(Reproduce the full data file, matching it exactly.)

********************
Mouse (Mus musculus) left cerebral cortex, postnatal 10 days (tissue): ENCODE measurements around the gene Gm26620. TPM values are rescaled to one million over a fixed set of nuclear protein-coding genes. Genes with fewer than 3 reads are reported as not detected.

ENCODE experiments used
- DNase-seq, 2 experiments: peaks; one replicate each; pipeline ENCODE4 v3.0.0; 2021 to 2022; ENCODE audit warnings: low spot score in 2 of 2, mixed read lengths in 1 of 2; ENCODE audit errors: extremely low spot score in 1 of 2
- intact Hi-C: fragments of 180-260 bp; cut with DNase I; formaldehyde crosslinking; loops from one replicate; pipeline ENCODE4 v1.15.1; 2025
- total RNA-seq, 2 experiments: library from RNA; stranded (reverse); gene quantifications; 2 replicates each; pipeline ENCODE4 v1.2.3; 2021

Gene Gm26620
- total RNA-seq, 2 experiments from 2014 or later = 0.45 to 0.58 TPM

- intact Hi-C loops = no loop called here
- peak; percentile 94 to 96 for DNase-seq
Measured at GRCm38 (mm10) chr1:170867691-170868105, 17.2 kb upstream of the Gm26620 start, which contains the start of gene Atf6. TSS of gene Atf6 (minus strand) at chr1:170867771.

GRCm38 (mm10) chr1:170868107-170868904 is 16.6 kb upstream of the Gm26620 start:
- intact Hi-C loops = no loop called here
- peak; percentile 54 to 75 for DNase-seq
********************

Mouse (Mus musculus) left cerebral cortex, postnatal 10 days (tissue): ENCODE measurements around the gene Gm26620. TPM values are rescaled to one million over a fixed set of nuclear protein-coding genes. Genes with fewer than 3 reads are reported as not detected.

ENCODE experiments used
- DNase-seq, 2 experiments: peaks; one replicate each; pipeline ENCODE4 v3.0.0; 2021 to 2022; ENCODE audit warnings: low spot score in 2 of 2, mixed read lengths in 1 of 2; ENCODE audit errors: extremely low spot score in 1 of 2
- intact Hi-C: fragments of 180-260 bp; cut with DNase I; formaldehyde crosslinking; loops from one replicate; pipeline ENCODE4 v1.15.1; 2025
- total RNA-seq, 2 experiments: library from RNA; stranded (reverse); gene quantifications; 2 replicates each; pipeline ENCODE4 v1.2.3; 2021

Gene Gm26620
- total RNA-seq, 2 experiments from 2014 or later = 0.45 to 0.58 TPM

- intact Hi-C loops = no loop called here
- peak; percentile 94 to 96 for DNase-seq
Measured at GRCm38 (mm10) chr1:170867691-170868105, 17.2 kb upstream of the Gm26620 start, which contains the start of gene Atf6. TSS of gene Atf6 (minus strand) at chr1:170867771.

GRCm38 (mm10) chr1:170868107-170868904 is 16.6 kb upstream of the Gm26620 start:
- intact Hi-C loops = no loop called here
- peak; percentile 54 to 75 for DNase-seq